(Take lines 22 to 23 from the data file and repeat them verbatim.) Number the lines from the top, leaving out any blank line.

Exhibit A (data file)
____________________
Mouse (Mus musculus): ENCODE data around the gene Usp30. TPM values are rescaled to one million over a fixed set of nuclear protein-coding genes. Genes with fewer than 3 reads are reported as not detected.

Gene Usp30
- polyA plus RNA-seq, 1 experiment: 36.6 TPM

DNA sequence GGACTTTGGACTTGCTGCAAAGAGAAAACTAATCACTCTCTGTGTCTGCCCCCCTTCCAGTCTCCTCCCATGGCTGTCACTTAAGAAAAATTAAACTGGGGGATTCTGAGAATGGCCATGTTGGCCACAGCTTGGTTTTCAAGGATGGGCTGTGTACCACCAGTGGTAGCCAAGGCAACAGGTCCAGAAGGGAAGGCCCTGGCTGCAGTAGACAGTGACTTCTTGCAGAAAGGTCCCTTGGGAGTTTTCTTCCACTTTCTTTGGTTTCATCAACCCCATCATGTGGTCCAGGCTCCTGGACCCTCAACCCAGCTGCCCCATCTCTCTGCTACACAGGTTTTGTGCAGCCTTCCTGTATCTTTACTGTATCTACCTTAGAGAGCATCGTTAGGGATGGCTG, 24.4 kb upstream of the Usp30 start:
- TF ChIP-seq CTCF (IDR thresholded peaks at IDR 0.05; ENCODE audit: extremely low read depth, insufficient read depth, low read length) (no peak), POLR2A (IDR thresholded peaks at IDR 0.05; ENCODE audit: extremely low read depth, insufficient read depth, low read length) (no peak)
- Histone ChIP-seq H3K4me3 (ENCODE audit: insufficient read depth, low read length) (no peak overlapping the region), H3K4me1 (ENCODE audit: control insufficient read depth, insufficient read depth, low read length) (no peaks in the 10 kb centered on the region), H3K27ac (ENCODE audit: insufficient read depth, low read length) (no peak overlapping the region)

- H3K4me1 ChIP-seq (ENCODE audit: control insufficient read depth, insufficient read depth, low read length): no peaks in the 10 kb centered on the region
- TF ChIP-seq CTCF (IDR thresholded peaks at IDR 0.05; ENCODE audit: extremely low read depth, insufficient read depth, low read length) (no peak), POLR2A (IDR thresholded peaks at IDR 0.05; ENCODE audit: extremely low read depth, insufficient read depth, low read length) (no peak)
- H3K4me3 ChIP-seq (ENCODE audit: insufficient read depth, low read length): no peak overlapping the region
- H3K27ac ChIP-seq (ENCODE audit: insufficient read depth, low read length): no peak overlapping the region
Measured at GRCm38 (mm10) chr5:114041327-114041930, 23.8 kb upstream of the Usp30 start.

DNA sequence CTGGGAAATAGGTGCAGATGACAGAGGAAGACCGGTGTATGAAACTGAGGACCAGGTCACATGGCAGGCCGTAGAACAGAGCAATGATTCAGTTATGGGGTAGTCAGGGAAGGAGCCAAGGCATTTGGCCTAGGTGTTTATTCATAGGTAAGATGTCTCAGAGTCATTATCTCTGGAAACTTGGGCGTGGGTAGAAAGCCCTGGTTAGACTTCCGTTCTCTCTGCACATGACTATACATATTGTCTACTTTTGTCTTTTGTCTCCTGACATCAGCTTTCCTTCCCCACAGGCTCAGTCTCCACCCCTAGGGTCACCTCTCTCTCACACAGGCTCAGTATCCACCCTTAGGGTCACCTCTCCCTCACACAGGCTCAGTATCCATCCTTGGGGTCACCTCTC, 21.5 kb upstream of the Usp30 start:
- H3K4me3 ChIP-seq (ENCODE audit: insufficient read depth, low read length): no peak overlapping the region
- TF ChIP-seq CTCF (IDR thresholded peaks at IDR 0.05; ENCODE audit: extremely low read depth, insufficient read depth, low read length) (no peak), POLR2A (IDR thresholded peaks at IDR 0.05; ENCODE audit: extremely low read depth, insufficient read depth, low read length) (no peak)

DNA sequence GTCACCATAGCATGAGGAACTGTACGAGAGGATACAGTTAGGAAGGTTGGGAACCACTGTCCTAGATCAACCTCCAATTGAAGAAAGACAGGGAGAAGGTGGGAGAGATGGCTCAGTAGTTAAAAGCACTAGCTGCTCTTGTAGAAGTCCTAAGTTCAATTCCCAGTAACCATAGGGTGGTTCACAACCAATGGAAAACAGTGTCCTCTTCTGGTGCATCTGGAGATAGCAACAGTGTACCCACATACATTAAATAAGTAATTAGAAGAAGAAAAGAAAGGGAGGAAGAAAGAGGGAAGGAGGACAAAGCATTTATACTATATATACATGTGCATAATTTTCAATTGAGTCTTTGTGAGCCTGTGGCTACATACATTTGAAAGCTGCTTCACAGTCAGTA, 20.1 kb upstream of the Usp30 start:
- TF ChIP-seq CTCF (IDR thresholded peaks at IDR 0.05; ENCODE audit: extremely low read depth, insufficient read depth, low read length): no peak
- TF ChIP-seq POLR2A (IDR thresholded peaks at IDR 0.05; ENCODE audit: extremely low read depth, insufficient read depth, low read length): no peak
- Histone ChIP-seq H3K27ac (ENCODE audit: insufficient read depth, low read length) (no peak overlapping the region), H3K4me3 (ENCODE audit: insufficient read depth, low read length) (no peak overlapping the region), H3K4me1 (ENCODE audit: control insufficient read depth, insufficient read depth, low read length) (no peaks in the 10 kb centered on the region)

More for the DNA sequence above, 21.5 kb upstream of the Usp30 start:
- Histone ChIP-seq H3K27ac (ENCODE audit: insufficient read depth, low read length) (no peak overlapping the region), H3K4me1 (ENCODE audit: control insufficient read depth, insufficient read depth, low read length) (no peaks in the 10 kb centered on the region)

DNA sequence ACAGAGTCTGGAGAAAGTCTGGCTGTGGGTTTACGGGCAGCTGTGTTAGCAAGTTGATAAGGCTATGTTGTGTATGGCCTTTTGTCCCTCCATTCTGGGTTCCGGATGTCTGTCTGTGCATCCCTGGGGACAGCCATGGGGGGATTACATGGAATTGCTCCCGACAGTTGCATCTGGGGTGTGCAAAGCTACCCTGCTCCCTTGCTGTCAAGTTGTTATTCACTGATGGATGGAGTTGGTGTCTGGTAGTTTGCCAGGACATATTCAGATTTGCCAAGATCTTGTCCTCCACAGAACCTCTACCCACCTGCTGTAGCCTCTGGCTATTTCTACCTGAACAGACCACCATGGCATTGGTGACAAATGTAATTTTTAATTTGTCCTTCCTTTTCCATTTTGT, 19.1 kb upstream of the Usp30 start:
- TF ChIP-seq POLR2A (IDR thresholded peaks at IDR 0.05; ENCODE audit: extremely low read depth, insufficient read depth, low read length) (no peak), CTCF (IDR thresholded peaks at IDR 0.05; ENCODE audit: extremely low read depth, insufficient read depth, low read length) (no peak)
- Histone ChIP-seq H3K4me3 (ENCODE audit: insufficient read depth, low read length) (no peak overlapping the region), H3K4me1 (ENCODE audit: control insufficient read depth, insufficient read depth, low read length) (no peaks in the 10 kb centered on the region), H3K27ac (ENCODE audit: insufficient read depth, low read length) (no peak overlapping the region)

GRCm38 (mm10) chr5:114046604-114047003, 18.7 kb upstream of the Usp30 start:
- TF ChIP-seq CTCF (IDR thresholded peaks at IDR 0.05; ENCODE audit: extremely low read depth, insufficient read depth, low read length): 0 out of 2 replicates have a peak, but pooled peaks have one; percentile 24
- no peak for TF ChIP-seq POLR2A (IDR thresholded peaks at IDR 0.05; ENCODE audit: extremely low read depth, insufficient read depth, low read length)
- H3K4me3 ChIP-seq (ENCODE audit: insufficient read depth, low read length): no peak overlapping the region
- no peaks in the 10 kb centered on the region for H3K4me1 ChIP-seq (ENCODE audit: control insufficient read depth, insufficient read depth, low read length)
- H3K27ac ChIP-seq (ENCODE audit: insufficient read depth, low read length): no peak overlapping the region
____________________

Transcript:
- TF ChIP-seq POLR2A (IDR thresholded peaks at IDR 0.05; ENCODE audit: extremely low read depth, insufficient read depth, low read length) (no peak), CTCF (IDR thresholded peaks at IDR 0.05; ENCODE audit: extremely low read depth, insufficient read depth, low read length) (no peak)
- Histone ChIP-seq H3K4me3 (ENCODE audit: insufficient read depth, low read length) (no peak overlapping the region), H3K4me1 (ENCODE audit: control insufficient read depth, insufficient read depth, low read length) (no peaks in the 10 kb centered on the region), H3K27ac (ENCODE audit: insufficient read depth, low read length) (no peak overlapping the region)